EU-funded researchers have developed a cloud-based platform to reduce energy use in buildings and battery energy storage systems to benefit end users and utility providers.
Climate change is driving Europe to transform its energy sector. As we transition from a fossil-based to a zero-carbon economy in the next few decades, we will use more renewable energy, and the electricity we generate won’t come from a central plant. Instead, it will come from multiple, decentralised renewable energy sources that are near to load demands. But is the existing networking capable of hosting this increase in capacity? And how would the electrical grids of the future work?
To answer these questions, the EU-funded inteGRIDy project is running 10 pilot schemes in 8 European countries. Launched in 2017, the project’s focus is on electricity demand response, enhancing the operation of the distribution grid, energy storage and the smart integration of electric vehicles. Results from one of the pilots conducted on the Isle of Wight, an island off the south coast of England, have provided greater insight into energy use and its impact on the environment. The pilot’s purpose was to see if reducing demand and using less energy would affect loads in the island’s commercial and industrial buildings. The pilot building chosen for this purpose was the Heights Leisure Centre.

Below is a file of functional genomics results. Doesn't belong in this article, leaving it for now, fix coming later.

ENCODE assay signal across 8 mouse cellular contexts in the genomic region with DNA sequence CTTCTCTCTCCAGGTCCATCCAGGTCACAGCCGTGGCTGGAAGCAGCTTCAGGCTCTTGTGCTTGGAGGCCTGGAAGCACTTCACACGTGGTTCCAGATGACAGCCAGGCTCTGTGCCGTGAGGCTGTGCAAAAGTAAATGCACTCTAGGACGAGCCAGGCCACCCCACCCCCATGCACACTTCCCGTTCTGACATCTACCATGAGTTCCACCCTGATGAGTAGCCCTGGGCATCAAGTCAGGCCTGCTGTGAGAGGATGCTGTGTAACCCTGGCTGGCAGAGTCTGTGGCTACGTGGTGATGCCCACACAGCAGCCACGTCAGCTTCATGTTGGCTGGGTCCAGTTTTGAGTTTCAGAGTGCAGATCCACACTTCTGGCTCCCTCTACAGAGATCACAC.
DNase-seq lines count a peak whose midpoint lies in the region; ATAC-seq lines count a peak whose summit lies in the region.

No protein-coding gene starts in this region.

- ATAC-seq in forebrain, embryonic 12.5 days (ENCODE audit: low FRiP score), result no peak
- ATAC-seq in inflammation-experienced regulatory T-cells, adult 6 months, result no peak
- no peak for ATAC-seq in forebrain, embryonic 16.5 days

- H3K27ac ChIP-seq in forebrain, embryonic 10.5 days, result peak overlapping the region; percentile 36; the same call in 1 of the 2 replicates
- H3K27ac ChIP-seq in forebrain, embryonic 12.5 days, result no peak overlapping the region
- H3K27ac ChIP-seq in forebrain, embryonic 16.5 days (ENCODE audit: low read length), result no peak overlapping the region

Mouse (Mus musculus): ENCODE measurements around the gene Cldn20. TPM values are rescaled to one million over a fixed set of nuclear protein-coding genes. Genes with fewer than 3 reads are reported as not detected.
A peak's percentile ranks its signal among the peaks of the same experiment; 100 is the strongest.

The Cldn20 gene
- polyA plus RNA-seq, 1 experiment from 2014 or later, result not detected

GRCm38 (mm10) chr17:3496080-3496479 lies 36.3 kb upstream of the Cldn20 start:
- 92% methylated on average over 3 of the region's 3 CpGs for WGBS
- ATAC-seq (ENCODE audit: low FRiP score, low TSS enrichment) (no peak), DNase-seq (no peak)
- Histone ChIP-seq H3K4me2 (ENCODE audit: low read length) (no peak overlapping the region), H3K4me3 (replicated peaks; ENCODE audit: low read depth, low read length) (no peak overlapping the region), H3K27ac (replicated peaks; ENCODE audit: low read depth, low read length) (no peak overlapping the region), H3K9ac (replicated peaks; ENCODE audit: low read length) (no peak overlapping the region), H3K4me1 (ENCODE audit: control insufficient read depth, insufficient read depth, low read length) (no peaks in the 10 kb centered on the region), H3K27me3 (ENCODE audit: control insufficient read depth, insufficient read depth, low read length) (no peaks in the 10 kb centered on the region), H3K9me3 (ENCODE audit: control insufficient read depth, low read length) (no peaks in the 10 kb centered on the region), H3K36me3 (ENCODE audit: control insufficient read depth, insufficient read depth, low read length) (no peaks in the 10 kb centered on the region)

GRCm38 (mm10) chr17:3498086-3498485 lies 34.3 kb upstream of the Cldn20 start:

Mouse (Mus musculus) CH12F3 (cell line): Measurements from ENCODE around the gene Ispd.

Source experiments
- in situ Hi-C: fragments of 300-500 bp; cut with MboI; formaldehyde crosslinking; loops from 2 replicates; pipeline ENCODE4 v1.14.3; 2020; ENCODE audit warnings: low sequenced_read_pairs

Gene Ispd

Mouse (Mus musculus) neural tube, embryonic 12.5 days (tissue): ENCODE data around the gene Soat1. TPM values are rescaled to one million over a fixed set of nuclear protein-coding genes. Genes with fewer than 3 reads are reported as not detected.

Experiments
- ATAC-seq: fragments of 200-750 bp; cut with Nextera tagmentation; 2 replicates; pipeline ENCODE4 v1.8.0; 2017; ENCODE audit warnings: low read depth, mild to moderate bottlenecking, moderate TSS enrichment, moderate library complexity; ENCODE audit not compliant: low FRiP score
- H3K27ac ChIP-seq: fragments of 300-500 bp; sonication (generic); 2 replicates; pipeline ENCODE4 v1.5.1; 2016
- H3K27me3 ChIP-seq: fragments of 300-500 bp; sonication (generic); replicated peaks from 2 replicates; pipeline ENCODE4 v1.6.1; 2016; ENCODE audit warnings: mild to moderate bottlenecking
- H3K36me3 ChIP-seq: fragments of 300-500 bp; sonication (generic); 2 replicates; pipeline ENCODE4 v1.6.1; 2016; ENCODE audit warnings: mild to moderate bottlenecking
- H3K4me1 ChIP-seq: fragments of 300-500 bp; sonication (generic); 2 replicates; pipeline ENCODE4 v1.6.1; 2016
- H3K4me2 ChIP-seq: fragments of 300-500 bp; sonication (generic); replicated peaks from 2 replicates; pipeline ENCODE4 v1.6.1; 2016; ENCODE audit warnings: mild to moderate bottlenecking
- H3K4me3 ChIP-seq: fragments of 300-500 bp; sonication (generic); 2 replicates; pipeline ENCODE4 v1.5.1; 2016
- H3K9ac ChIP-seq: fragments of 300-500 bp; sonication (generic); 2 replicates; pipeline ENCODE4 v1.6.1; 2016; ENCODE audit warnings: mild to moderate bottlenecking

Another of the project’s pilots, this time based in Thessaloniki, Greece, is focusing on achieving better integration of new energy technologies and smarter collaboration between them and the existing electricity grid. To do this, battery energy storage systems have been installed in selected residential and commercial buildings in the city to investigate optimal deployment and operation for both consumers and utility providers. Details on the storage systems are provided in a study posted on the inteGRIDy website.
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